Busy building at EMU

A quiet campus at Eastern Mennonite University? Not at all, especially this summer, with outside groups and auxiliary programs stretching the facilities non-stop from early May through mid-August and several major capital improvement projects happening simultaneously.

The biggest project: what is being called “Phase II” of the University Commons, a $2.4 million funded project that will largely benefit and enhance fine arts programs at EMU.

The former student center/gymnasium attached to the south end of the Commons is being turned into a 200-seat mainstage theater. The new facility will offer tiered seating, new dressing rooms and costume shop and more storage space.

This fall’s mainstage theater production, the musical comedy, “The Triumph of Love,” will be presented mid-October in Lehman Auditorium while the Phase II work continues, with completion slated for November this year.

Adjacent to the new mainstage theater will be the Lee Eshleman Studio Theater for smaller, more intimate performances. The facility is being named in honor of Lee Eshleman, a 1986 art graduate who teamed up with Ted Swartz as the actor-playwright duo, Ted & Lee, for 20 years until Eshleman’s death in 2007.

The student-run Common Grounds coffeehouse will remain at its present site in the Commons but is being enlarged with a built-in stage area and special lighting. It will also be air-conditioned and handicap-accessible.

Second floor of the Phase II Commons project will feature an advanced media lab for the VACA (Visual and Communication Arts) program. The 25′ by 45′ room will have 15 work stations with state-of-the-art equipment for video/audio editing and advanced digital imaging.

Across Park Road from the Commons, Elmwood residence hall is being completely renovated, with its companion, Maplewood to follow once Elmwood is completed by Christmas this year. Both buildings opened in 1963 and “are sorely in need of major improvements,” according to C. Eldon Kurtz, director of physical plant at EMU.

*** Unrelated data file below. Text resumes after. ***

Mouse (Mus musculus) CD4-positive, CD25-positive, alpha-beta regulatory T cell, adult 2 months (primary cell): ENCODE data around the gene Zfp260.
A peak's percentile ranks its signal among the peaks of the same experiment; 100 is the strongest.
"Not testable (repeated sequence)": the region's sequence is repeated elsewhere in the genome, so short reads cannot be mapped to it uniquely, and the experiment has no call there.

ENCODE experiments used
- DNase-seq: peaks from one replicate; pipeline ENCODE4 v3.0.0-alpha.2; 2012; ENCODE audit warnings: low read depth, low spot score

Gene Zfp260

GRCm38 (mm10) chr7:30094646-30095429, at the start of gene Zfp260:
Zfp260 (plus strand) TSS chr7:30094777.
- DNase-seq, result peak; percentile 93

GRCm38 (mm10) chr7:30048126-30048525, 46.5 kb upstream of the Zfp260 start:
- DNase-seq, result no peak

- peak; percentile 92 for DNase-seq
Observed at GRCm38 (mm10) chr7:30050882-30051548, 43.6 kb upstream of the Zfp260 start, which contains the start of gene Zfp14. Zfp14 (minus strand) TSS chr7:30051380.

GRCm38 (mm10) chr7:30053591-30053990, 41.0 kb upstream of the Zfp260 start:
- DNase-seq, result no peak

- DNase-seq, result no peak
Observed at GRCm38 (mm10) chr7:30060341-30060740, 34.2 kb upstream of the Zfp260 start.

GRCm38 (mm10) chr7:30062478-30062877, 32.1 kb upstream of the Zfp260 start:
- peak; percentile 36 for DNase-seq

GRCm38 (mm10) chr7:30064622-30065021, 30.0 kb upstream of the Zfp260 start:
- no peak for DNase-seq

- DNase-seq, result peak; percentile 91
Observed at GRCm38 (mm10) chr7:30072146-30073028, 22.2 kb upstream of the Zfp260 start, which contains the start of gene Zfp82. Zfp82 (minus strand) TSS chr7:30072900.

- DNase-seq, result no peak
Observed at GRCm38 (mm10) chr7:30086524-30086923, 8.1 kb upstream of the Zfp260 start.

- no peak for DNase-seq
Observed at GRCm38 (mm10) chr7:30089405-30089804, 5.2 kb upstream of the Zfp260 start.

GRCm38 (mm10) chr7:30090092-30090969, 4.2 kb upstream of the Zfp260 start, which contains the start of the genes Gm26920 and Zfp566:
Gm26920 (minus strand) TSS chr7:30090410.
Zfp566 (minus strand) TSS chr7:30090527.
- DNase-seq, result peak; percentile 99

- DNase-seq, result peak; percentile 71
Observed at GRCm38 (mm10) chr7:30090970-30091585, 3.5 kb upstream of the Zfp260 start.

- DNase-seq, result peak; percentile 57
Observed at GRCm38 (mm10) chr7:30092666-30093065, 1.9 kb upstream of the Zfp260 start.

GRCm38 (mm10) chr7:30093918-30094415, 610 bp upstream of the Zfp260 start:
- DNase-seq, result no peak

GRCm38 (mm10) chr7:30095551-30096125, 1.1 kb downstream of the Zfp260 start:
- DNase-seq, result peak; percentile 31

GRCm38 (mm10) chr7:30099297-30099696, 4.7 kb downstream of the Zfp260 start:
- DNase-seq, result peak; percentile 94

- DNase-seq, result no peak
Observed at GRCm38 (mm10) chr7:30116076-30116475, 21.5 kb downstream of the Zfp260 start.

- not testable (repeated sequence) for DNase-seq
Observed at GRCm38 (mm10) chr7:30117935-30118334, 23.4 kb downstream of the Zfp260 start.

Improvements to both buildings will feature environmentally-friendly heating and cooling systems, modernized safety features, improved natural and artificial lighting, expanded lounge areas serving each floor, and new exit stairs and elevators in each building. Both three-story buildings will each accommodate 85 students.

Once Elmwood is completed, attention will focus during spring semester 2011 on a similar renovation of Maplewood residence hall, with anticipated completion the summer of 2011.

“When Maplewood is completed, Elmwood and the new Cedarwood residence hall that opened last fall will make up a ‘Woods Quad’ with an arched window motif and pitched roofs and shingles for visual continuity” with other major buildings on campus,” Kurtz said.

“We are working to obtain LEED (Leadership in Energy and Environmental Design) certification from the U.S. Green Building Council on both Elmwood and Maplewood at least on the ‘silver’ level,’ Kurtz added.

Harman Construction Company of Harrisonburg is general contractor for the Phase II Commons project and $6 million residence hall renovations.

But wait, there’s more. Kurtz rattled off a long list of capital improvement projects being undertaken this summer by his own physical plant staff:

– An enlarged classroom on ground floor of the seminary building for the MA in counseling program;

– A $70,000 renovation project on ground floor of Hartzler Library to allow for a merger of Information Systems user services and Learning Resources personnel. The “Help Desk” and several IS staff members are moving to this location before classes begin this fall;

– Replacing the roof of Hartzler Library to resolve water issues and preparing for the eventual installation of solar panels there;

– Repairing the flat roof portion of Lehman Auditorium;

– Installing a “green roof” over the bike storage shed at Cedarwood residence hall (“plants are already growing there,” Kurtz noted);

– Replacing the sand in the outdoor volleyball court adjacent to Roselawn residence hall;
– Installing an additional emergency alerting system that uses the 91.7 FM radio frequency. This system provides instantaneous message delivery with audible alarm and serves as another technology reinforcing existing alert systems.

– Implementing a uniform campus-wide key system, beginning with the University Commons.

Even as these projects go forth, EMU has hosted an estimated 6,000 persons this summer for events ranging from 2,000 cyclists for a “BikeVirginia” event, numerous sports camps, an interfaith peace camp, several church groups of 500-600 people and the annual Blue Ridge Running Camp.

“The biggest challenge for us this summer, apart from juggling all these capital improvement projects, is trying to maintain a level of attractiveness on campus with the prolonged heat and lack of moisture,” Kurtz said, adding: “There’s certainly no shortage of things to keep us all busy, but these efforts should provide long-range benefits for students and the community alike.”
 
 

Story by Jim Bishop. Jim can be reached at bishopj@emu.edu.



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